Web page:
One of the many consequences of reading slowly is that you tire of the book you’re reading. My way of dealing with that problem — other than refusing to read anything longer than 600 pages unless there’s an overwhelmingly good reason to — is to hack away at several books at the same time. My office and desk are consequently laden with books I’m in the process of reading. A few of them I’m reading now; others I will get through in due course. Really, I will.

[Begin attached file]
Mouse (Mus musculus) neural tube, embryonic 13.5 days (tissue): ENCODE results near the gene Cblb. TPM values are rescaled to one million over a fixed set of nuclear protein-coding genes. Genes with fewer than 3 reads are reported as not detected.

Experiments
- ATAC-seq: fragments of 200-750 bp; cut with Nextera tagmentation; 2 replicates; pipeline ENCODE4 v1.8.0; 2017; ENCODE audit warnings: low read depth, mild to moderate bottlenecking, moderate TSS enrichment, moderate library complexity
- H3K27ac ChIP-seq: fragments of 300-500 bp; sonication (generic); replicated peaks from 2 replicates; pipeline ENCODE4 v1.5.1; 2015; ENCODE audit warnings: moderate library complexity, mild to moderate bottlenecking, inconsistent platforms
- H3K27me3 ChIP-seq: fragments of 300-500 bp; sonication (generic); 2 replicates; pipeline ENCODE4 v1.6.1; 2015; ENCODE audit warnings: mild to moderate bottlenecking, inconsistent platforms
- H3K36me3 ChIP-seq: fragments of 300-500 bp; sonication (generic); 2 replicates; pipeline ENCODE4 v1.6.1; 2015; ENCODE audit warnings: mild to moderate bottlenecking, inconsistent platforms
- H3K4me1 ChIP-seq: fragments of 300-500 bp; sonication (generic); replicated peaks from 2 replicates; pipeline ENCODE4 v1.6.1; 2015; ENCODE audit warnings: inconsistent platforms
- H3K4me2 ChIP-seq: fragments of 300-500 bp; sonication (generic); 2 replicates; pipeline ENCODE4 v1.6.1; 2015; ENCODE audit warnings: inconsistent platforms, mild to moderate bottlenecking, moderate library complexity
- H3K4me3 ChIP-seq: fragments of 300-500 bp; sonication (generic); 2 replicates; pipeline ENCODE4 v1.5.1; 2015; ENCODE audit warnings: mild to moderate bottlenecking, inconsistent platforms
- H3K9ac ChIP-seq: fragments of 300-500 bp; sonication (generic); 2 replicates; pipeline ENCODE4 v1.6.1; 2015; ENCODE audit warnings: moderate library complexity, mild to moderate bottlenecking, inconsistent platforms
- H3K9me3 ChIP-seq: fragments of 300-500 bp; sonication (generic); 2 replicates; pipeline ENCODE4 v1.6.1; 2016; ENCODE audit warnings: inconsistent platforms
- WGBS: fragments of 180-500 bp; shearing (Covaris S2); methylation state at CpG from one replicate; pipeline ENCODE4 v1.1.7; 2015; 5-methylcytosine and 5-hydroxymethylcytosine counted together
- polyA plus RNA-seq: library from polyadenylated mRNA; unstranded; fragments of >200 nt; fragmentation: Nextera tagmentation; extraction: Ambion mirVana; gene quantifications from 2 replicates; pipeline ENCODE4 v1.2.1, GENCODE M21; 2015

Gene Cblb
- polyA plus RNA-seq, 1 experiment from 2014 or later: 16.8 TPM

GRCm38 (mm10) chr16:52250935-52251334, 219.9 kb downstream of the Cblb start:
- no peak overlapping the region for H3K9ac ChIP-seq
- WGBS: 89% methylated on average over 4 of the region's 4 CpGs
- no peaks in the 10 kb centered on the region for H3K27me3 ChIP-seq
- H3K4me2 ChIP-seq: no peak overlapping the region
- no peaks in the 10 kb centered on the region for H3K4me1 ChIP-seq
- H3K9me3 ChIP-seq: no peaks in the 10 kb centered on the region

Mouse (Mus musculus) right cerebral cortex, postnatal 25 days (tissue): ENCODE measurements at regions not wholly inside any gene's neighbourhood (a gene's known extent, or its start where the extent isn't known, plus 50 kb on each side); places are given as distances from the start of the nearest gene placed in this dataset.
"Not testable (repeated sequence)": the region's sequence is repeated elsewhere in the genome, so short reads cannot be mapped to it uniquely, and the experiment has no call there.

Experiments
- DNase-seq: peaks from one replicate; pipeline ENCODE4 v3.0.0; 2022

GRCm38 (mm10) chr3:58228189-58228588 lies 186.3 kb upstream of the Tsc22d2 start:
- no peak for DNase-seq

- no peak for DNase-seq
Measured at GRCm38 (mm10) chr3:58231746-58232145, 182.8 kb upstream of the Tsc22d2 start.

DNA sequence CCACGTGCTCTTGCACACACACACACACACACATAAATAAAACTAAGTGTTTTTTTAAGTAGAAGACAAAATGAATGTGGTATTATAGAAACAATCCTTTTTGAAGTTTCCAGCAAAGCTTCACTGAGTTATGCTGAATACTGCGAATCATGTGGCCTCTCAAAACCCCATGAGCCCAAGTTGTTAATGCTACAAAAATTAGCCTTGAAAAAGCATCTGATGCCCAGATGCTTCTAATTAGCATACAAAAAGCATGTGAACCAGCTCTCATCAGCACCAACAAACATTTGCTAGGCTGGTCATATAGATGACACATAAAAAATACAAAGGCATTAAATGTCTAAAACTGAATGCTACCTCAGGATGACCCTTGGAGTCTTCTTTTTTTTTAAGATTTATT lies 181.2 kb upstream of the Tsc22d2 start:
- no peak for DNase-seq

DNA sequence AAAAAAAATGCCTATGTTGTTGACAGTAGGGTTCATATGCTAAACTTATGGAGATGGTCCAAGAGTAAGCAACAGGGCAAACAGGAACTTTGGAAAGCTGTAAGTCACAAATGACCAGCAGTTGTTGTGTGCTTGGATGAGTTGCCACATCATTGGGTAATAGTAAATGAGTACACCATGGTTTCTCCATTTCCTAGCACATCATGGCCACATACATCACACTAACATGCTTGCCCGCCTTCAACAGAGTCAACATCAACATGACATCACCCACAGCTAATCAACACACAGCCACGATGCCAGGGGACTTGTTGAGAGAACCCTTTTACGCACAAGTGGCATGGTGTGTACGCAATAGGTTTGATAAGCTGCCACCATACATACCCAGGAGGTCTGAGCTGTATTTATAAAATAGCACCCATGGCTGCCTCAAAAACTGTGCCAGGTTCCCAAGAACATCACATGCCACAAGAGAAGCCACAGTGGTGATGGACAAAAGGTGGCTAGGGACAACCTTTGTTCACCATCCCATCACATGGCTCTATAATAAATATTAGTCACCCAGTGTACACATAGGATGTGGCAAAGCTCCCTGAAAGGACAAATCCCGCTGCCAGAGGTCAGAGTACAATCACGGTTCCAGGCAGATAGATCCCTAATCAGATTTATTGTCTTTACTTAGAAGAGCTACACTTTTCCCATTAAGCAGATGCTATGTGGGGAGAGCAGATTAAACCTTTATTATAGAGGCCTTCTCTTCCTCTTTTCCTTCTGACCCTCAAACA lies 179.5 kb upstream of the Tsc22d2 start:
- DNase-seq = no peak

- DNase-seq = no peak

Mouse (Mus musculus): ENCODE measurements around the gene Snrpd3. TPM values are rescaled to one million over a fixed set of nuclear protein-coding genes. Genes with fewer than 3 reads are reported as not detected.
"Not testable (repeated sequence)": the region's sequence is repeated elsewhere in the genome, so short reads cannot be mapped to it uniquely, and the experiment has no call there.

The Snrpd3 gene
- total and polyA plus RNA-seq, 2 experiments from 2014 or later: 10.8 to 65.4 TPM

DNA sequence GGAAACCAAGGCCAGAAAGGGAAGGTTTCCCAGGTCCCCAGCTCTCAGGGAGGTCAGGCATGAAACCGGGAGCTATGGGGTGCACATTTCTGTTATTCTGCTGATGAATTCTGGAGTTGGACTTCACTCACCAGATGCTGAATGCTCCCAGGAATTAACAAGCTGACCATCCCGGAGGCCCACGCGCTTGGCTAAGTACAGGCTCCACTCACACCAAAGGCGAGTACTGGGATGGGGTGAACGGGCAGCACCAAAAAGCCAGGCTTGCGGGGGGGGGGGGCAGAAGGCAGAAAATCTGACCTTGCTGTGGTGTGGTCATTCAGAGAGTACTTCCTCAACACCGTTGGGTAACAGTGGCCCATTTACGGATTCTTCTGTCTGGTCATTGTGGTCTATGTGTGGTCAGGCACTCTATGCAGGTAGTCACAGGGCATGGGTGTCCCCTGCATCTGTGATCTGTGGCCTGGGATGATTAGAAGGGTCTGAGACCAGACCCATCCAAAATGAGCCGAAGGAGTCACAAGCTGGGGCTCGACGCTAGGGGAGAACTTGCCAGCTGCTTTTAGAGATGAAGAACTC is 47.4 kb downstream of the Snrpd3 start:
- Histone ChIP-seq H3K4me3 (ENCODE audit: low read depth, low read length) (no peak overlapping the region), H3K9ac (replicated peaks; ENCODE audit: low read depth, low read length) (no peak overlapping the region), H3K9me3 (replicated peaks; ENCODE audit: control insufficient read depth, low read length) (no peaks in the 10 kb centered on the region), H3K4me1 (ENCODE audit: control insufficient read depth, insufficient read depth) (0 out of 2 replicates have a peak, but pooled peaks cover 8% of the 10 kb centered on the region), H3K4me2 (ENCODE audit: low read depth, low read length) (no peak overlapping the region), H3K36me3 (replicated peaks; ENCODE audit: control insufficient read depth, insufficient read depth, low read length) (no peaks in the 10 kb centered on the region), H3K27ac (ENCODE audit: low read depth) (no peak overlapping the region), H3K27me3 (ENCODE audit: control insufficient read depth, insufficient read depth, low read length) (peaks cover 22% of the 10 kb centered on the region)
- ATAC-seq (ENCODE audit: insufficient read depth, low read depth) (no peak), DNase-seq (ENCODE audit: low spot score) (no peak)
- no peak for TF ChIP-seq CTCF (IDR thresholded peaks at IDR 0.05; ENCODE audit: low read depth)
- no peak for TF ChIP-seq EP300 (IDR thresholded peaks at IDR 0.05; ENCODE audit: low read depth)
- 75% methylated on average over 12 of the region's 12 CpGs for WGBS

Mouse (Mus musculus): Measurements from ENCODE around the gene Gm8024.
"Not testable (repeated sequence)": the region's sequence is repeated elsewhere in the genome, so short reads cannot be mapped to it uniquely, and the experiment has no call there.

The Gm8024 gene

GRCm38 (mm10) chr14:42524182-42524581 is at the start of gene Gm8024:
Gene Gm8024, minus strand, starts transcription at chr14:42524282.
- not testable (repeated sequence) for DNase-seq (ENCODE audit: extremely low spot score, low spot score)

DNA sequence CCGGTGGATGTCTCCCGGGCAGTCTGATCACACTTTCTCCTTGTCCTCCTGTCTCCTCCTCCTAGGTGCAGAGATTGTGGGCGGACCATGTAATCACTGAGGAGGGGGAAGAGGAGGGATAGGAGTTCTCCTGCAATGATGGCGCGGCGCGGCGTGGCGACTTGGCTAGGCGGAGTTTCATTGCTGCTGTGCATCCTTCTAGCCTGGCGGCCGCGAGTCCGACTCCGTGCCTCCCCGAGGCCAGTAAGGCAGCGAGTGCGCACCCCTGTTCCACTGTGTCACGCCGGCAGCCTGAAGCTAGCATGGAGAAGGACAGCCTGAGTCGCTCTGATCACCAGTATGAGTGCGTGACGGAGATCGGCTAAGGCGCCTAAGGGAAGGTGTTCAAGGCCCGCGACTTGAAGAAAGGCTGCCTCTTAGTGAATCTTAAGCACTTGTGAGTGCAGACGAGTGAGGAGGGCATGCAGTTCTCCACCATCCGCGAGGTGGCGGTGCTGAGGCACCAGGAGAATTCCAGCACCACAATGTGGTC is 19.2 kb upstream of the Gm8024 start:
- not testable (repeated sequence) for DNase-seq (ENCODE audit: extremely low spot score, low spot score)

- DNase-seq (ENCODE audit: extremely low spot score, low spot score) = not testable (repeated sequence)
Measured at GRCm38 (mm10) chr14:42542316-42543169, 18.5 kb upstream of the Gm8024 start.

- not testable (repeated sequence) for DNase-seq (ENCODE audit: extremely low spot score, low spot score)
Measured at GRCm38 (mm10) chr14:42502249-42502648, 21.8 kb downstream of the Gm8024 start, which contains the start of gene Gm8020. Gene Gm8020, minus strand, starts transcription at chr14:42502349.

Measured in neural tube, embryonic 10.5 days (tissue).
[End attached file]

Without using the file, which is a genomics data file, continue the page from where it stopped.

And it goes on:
Love and Friendship by Allan Bloom. Bloom reflects on the meaning of love in Jane Austen, Rousseau, Flaubert, Tolstoy, and especially Shakespeare. Bloom’s stately, warm prose carries you along even when you’re not sure you want to go — he thought a lot more of Rousseau than I do. Bloom is at his best on Shakespeare, which takes up the bulk of the book. His analysis is a wonderful corrective to the ways in which love has come to have exclusively sexual meanings in modern western culture. (Weirdly, he doesn’t deal with Shakespeare’s sonnets at all.) It’s a fat book. I’m nearly through it.